This site contains information on Jeroen J.A. van Boxtel's research activities, publications, and personal interests.


For people interested in creating BioMotion stimuli

BioMotionToolbox Together with Hongjing Lu from UCLA, I created a biological motion toolbox that allows easy reading, manipulating and displaying of biological motion stimuli. I created a separate page, so you can download it, and try it for yourself.

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jeroen j.a. van boxtel
  • PhD
    • Utrecht University
  • Master
    • Cognitive Sciences
      (College de France & Paris VI)
    • Biology
      (Utrecht University)
Jeroen is an Associate Professor in Cognitive Neuroscience at Monash University in Australia. Previously he worked as a postdoctoral fellow at UCLA, and at the California Institute of Technology. He studies biological motion and the interaction between attention and consciousness. Before going to Australia and the USA, van Boxtel worked at Utrecht University, on the topics of binocular rivalry and motion perception. During his graduate and undergraduate years he studied both in the Netherlands, and in France. He obtained a Masters degree in Biology at the Utrecht University, a Masters degree in Cognitive Sciences at the Université Pierre et Marie Curie, and the Collège de France, in Paris.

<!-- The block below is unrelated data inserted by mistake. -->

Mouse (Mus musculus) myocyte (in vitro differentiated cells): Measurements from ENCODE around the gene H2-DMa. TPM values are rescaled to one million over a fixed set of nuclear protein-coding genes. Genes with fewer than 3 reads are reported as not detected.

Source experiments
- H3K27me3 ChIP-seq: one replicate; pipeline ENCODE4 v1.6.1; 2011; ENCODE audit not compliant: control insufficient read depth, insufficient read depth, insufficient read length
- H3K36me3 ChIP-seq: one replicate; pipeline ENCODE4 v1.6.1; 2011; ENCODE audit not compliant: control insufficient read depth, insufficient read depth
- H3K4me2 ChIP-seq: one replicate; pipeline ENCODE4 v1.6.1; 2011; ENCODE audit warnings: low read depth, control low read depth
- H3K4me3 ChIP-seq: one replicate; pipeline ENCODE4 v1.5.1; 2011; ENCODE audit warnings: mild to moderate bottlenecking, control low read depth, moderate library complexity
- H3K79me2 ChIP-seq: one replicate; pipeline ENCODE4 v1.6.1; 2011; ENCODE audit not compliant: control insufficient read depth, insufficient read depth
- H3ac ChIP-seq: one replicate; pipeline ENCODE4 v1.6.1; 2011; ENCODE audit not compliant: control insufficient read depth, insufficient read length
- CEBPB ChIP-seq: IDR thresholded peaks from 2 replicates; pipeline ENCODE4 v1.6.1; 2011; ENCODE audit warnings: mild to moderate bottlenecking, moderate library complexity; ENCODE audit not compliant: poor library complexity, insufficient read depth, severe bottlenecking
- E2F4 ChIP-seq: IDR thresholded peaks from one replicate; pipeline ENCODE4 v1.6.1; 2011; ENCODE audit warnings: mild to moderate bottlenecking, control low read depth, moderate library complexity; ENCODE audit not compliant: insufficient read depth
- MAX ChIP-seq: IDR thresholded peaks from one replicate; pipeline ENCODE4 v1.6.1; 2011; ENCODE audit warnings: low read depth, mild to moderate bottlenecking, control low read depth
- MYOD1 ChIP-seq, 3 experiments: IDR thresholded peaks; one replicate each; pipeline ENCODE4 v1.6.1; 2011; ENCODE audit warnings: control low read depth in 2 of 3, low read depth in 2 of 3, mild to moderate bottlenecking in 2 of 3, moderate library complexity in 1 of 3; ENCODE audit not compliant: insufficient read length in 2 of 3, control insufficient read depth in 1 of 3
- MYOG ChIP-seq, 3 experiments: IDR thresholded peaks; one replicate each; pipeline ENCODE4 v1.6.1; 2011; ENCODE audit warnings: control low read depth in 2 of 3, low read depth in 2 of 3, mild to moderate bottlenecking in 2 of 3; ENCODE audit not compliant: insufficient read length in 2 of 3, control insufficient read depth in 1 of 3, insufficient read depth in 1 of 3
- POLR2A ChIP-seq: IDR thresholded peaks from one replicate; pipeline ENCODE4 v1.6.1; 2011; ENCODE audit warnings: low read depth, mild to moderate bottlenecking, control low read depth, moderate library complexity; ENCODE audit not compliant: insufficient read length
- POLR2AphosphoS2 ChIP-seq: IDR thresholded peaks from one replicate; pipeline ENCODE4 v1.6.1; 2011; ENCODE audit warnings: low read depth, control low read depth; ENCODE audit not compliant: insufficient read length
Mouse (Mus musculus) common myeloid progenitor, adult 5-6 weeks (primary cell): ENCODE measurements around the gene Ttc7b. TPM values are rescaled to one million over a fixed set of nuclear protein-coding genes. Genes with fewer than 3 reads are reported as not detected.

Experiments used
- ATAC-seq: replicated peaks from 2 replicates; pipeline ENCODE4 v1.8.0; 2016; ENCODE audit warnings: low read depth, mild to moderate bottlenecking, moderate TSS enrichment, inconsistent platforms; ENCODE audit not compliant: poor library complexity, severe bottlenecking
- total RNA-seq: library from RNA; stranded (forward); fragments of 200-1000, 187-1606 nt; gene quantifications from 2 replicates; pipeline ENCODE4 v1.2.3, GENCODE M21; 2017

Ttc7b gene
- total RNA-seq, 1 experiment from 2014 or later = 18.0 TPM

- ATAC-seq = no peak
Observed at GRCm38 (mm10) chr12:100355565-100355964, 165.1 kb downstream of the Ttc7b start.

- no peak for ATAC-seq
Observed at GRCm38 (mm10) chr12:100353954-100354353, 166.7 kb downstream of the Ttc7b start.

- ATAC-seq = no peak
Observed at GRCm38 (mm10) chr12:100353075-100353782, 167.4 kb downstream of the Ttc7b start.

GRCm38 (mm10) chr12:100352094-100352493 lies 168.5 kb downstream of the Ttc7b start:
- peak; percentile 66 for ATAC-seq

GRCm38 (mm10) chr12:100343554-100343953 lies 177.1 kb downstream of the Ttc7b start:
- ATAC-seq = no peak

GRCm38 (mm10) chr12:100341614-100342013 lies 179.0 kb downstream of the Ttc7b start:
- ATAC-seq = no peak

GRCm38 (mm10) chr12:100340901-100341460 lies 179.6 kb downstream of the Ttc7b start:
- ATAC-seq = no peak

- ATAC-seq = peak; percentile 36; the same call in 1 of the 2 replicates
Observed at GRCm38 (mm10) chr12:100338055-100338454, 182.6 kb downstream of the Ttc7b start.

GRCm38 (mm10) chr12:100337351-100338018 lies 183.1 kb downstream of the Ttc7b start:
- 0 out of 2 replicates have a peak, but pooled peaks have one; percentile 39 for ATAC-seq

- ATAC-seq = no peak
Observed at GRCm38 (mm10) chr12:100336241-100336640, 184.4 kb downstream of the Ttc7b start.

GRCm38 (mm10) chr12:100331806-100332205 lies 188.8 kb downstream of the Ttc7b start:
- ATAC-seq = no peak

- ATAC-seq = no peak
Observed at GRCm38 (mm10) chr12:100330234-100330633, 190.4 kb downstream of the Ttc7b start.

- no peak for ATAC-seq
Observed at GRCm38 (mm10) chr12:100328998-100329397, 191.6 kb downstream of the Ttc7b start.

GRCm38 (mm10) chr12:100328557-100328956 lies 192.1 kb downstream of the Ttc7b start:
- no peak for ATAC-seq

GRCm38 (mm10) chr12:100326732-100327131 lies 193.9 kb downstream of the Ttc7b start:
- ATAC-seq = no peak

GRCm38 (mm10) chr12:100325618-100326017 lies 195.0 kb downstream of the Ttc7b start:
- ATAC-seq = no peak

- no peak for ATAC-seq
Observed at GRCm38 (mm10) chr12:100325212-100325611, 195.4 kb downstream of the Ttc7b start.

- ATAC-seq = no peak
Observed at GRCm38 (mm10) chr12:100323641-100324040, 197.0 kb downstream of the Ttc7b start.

Latest Articles

  • van Boxtel J.J.A., Dapretto, M., Lu H Intact recognition, but attenuated adaptation, for biological motion in youth with autism spectrum disorder. Autism Research (2015)
  • van Boxtel, J.J.A., Lu, H. Joints and their relations as critical features in action discrimination: Evidence from a classification image method. Journal of Vision, 15(1):20, 1-17 (2015)
  • van Boxtel, J.J.A., Lu, H. A biological motion toolbox for reading, displaying, and manipulating motion capture data in research settings. Journal of Vision, 13(12): 7, 1-16 (2013)
  • Tsuchiya, N., van Boxtel, J.J.A., Introduction to research topic: attention and consciousness in different senses. Frontiers in Psychology 4(249) (2013)
  • van Boxtel, J.J.A., Lu, H. Impaired global, and compensatory local, biological motion processing in people with high levels of autistic traits. Frontiers in Psychology 4:209 (2013)
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